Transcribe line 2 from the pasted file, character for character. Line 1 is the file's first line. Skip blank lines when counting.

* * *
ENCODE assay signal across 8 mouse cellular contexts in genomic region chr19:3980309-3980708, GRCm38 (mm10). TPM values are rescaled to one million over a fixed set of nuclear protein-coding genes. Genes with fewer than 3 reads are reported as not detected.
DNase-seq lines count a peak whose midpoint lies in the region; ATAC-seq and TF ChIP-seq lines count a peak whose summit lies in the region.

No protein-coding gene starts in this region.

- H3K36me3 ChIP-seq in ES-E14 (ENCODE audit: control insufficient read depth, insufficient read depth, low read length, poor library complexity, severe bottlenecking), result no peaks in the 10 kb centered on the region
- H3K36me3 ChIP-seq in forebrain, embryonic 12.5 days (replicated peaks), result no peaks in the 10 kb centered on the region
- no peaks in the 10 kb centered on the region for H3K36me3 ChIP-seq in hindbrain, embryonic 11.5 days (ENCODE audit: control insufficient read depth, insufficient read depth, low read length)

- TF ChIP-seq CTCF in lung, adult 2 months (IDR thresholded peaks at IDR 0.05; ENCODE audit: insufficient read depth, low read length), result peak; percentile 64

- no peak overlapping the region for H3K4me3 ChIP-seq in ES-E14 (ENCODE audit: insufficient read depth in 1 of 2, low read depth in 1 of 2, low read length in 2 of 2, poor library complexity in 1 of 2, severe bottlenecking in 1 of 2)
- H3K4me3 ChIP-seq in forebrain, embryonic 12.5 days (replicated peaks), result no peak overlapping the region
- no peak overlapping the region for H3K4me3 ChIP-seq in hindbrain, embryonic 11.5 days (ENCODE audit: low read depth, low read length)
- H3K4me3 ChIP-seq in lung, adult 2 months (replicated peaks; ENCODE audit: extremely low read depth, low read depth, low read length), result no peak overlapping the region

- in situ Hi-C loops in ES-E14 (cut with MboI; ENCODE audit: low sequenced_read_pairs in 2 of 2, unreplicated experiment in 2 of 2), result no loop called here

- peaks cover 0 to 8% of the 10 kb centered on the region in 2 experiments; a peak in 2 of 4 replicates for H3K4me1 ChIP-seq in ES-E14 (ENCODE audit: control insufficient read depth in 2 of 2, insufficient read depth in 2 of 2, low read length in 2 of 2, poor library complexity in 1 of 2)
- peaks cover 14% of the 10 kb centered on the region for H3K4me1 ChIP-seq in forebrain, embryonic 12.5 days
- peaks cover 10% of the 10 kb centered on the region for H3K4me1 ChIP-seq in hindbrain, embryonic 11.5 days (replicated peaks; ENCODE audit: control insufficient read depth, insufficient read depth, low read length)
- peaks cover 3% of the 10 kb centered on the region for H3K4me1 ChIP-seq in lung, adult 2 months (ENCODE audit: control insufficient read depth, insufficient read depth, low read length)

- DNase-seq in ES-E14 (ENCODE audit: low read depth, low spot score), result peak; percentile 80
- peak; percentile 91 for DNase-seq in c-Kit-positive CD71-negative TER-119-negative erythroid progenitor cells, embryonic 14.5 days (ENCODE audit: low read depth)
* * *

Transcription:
DNase-seq lines count a peak whose midpoint lies in the region; ATAC-seq and TF ChIP-seq lines count a peak whose summit lies in the region.